North Carolina Department of Agriculture and Consumer Services
Proposed Amendments to the Fuel Rating Rule, FTC File No. R811005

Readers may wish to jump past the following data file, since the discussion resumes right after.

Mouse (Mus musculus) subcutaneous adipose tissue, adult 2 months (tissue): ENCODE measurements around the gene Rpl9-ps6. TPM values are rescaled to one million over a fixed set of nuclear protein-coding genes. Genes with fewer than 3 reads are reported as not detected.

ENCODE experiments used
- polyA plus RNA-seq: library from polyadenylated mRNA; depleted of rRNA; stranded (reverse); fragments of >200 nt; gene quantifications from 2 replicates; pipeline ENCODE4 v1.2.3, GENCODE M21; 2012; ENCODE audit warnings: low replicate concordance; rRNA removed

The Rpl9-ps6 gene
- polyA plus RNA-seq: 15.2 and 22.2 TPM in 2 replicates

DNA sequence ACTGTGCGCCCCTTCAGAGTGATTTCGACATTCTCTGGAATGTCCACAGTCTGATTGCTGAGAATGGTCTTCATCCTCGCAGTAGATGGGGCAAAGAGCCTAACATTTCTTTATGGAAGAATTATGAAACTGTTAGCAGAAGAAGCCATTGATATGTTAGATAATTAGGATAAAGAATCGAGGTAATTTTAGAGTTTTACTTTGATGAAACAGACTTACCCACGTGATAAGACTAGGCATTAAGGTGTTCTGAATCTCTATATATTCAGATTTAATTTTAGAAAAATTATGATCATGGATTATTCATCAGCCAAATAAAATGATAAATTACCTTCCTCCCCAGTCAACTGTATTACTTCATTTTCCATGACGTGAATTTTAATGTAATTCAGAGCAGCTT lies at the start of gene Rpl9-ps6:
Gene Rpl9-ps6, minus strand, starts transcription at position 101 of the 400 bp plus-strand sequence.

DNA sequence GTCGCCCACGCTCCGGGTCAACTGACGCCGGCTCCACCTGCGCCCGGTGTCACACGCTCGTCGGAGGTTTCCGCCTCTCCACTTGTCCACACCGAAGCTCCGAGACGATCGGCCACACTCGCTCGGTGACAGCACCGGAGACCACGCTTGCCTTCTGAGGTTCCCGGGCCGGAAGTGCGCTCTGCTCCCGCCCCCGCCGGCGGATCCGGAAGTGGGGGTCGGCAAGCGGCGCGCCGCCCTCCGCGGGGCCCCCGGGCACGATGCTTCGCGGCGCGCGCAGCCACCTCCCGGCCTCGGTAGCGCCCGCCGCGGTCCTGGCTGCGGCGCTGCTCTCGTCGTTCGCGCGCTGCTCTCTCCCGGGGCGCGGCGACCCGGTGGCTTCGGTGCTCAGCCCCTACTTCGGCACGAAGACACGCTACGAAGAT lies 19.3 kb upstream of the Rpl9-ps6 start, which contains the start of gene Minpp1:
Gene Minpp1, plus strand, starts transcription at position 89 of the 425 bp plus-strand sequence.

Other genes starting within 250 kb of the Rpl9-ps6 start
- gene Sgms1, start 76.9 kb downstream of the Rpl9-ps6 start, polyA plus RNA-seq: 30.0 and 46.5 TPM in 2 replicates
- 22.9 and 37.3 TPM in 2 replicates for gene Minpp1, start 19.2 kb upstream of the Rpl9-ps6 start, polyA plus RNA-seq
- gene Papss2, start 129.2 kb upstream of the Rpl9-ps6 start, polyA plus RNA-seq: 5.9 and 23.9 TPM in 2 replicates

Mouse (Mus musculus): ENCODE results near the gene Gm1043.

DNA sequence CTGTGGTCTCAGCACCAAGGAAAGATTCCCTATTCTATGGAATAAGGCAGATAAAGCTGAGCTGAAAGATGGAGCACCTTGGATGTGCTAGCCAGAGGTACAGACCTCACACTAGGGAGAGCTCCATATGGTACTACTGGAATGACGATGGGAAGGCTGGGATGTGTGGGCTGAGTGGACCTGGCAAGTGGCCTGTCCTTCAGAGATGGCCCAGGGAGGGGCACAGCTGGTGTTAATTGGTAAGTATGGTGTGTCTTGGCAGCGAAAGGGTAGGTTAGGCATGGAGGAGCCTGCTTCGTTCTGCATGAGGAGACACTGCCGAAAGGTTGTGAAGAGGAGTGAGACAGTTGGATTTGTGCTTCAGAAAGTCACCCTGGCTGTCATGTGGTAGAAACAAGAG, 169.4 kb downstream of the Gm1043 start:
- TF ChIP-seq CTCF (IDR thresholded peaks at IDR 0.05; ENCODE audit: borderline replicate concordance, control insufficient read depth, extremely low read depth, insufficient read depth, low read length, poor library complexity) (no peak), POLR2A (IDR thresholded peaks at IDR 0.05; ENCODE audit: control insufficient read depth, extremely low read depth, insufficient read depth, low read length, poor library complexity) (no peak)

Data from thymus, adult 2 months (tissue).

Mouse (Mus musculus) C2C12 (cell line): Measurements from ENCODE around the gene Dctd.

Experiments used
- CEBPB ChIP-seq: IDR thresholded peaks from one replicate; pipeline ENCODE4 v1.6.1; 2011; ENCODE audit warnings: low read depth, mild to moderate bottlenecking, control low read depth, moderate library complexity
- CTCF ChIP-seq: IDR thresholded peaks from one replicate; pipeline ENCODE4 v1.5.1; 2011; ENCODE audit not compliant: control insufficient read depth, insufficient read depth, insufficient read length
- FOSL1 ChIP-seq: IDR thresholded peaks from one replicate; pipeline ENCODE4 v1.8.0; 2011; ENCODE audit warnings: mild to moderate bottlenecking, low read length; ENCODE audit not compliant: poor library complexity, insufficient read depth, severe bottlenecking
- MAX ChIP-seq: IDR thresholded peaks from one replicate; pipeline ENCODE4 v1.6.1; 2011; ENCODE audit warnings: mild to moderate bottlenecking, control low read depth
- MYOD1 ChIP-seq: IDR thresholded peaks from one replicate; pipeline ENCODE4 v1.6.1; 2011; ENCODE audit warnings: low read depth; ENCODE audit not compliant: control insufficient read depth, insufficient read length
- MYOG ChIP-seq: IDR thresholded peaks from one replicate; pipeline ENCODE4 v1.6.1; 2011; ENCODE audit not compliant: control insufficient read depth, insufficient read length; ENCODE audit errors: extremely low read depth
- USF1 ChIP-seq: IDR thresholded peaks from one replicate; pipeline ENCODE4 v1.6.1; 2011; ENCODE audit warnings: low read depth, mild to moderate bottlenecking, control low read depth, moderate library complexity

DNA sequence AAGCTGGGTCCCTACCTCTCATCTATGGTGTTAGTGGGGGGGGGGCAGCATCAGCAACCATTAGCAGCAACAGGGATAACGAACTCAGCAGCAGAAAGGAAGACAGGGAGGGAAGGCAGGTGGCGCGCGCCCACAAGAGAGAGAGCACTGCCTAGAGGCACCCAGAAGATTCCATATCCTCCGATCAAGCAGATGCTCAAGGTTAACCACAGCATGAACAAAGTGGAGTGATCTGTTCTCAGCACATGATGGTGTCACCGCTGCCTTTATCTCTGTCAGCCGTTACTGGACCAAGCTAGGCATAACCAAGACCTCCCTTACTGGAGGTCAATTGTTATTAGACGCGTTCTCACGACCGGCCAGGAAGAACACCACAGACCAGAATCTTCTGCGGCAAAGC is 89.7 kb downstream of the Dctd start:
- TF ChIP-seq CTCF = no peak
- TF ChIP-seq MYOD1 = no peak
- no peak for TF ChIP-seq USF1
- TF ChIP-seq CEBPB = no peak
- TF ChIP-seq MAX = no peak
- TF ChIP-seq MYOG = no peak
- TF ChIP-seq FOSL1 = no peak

Good Afternoon, I work for the North Carolina Department of Agriculture and Consumer Services, specifically as the Director to the Standards Division, which includes our fuel quality program. Historically our compliance rate for fuels is usually 97-98% per year and we generally test between 25,000-30,000 sample a year (gasoline, diesel, kerosene and motor oil). I understand there may be some interest in using alternative methods for determination of octane numbers and thought I could share some of our experiences. We have about 13 Zeltex units that use Near Infrared (NIR) technology to predict the octance number (one for each field inspector, the field supervisor and the lab). We essentially purchased one per year since the early to mid 1990's, most recently trading in older units to defray the cost of new ones. Some of our newer units include programs for ethanol or cetane as well. We will approve a sample on octane using this unit, but we will not condemn one. Any approved results are noted as "NIR" on the inspection transcript so that is is clear it was not an engine result. The unit provides RON, MON and the index (average). Our lab does have four octane engines (2 research method and 2 motor method). A sample can be run in about 45 second or less. A sample is poured into the test jar (about 200 ml). The unit is run once without the jar in place, then twice with it in place (turn in 180 degrees between runs) then an analyze button is pushed (without the jar in place). The fuel in the jar is returned to the sample container. For the engine, we use 1 quart of sample split between the two engines. We have a 2nd 1 quart can that we use for vapor pressure, sulfur, distillation and ethanol content, but the remainder could be used in the engines if necessary. The benefits we see are mainly in the field, as it allows for very quick on site testing, especially if a technician is there to correct a blending issue with a dispenser(s). They can make an adjustment and then we can determine if the fuel will then meet the octane specs as posted (there is often some line flushing that goes on here as well). Many stations now have blend pumps or have the single hose multi-product units, so it does save us from having to draw larger samples for the lab since we do multiple dispensers at each location. Otherwise and sample would have to be sent to the lab, each field inspector has certain days their sample come into the lab, to be tested the next day and then the results reported, so turn around time is no longer a factor. If we do have a sample that is boderline, we conditionally approve it, meaning we leave the pumps open and take a sample for the lab to determine if it meets specs or not using the engines. On occassion we will test the same sample on both the Zeltex and our engines, generally the results are the within a couple of tenths of each other. We find this a very useful and efficient screening tool for octane results and may be worth your consideration.